REALTORS® Raise Concerns Over Potential Proposals to Make First Time Home Buyers Pay More Toronto Home Buying Tax


TORONTO, December 11, 2013 -- The Toronto Real Estate Board(TREB) is sounding the alarm over a potential proposal that would see first-time home buyers in Toronto paying more Toronto Home Buying Tax (Land Transfer Tax). TREB is responding to published comments indicating that the City's Budget Committee may consider a proposal to eliminate the Toronto Home Buying Tax on the first $200,000 value of a property, for all home buyers, but to also eliminate the current rebate that relieves first-time home buyers from paying Home Buying Tax on the first $400,000 value of a property.  This potential proposal, if implemented, would result in first-time home buyers paying more home buying tax than what they currently pay.


"REALTORS® are encouraged that the City's Budget Chief and Budget Committee are actively considering options to provide relief, to home buyers, from the Home Buying Tax; however, we believe strongly that all Toronto home buyers deserve relief from this hurtful tax, including first-time home buyers," said Dianne Usher, TREB President.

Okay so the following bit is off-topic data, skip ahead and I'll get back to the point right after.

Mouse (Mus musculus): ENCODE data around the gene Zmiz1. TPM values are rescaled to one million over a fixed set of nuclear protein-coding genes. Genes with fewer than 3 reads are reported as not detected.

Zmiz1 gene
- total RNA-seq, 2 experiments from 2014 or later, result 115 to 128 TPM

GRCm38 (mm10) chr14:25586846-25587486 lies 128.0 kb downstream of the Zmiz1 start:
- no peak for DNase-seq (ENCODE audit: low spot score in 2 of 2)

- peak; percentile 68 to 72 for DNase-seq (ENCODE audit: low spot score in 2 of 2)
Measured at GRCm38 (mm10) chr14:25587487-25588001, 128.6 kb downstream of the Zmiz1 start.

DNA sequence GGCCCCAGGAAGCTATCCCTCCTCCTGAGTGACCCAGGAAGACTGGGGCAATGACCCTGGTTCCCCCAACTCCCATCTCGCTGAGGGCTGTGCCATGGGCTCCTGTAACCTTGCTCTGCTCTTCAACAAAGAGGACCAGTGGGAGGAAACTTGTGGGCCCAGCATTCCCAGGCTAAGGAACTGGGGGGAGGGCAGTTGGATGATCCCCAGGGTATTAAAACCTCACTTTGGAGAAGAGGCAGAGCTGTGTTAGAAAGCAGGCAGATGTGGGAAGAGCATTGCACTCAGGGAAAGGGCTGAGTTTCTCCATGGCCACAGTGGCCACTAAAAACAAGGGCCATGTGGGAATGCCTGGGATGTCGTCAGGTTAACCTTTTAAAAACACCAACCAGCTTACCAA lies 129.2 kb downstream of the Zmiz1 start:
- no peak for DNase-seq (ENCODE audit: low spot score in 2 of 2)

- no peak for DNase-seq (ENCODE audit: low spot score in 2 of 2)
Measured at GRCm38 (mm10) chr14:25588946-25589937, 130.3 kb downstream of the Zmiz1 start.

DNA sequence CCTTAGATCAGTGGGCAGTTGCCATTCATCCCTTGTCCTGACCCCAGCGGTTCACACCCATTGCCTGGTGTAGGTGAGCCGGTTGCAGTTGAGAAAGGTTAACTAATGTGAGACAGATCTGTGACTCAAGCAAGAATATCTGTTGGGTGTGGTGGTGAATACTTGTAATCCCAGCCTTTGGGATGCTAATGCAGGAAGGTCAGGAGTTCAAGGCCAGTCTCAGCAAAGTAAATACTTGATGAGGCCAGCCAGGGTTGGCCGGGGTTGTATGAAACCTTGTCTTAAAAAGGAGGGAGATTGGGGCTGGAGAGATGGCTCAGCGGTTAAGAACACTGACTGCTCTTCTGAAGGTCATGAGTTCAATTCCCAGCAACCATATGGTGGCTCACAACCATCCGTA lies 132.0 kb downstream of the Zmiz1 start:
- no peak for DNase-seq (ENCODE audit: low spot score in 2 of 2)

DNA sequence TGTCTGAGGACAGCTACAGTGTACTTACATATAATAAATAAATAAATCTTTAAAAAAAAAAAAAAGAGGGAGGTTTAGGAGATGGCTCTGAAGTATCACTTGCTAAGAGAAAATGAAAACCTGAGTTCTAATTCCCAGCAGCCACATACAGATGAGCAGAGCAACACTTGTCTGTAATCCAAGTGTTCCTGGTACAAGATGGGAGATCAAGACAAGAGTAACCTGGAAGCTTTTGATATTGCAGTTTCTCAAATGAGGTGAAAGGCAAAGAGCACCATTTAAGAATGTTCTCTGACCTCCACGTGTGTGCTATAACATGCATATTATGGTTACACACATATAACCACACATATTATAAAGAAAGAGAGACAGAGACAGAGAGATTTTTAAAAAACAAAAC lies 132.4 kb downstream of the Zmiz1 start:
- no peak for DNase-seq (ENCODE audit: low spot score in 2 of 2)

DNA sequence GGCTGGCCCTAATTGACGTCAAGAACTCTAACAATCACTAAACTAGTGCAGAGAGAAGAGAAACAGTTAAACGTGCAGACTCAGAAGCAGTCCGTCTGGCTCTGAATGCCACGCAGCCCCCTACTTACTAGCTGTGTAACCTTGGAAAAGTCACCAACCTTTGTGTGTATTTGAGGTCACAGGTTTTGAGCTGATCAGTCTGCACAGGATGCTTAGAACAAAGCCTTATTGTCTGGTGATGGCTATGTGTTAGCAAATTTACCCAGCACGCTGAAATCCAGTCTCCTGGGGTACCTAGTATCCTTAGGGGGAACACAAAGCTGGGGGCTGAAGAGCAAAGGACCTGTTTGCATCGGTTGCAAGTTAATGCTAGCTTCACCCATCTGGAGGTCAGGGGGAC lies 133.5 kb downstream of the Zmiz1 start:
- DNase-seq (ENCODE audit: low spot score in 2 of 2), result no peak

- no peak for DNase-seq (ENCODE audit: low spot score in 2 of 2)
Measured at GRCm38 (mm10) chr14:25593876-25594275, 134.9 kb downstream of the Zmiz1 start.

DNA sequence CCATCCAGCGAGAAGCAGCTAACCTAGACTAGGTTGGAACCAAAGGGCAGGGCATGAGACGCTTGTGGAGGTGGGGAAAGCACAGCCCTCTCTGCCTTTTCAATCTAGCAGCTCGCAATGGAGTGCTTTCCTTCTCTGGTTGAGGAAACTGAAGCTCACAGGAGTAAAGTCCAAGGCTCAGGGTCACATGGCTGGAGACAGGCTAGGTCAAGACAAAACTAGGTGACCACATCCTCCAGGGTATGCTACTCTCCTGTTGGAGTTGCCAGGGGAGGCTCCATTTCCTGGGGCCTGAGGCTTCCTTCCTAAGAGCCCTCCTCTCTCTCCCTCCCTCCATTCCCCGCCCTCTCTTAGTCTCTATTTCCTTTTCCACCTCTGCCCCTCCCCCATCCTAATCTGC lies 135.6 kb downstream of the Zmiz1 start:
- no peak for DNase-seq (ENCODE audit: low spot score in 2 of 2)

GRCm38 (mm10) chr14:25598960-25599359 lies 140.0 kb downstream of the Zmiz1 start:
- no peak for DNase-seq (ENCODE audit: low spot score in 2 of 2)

In a letter to the City's Budget Committee, TREB pointed out that many first time home buyers are already being forced to pay thousands of dollars in Home Buying Tax because the first-time buyer rebate has not kept pace with inflation.  Currently, this rebate caps out on a $400,000 property, but the current average price of a home in Toronto is approximately $570,000, and rising.  As a result, approximately 40 percent of first-time buyers pay some Home Buying Tax to City Hall, according to City staff reports.


"Even first-time home buyers purchasing BELOW average-priced properties are being forced to pay thousands of dollars in Toronto Home Buying tax.  Any proposal to eliminate the first-time buyer rebate would make this situation worse. First-time home buyers deserve more relief, not less," said Von Palmer, TREB's Chief Government and Public Affairs Officer.


"We have pointed out many times that the Home Buying Tax hurts people when they can least afford it. First-time home buyers are a perfect example of this.  Many first-time home buyers struggle to save for a down payment for that first home they are dreaming of. Every penny counts to them, and the Home Buying Tax makes that dream more difficult to achieve," said Usher.


Media Inquiries:

Mary Gallagher, Senior Manager Public Affairs

(416) 443-8158

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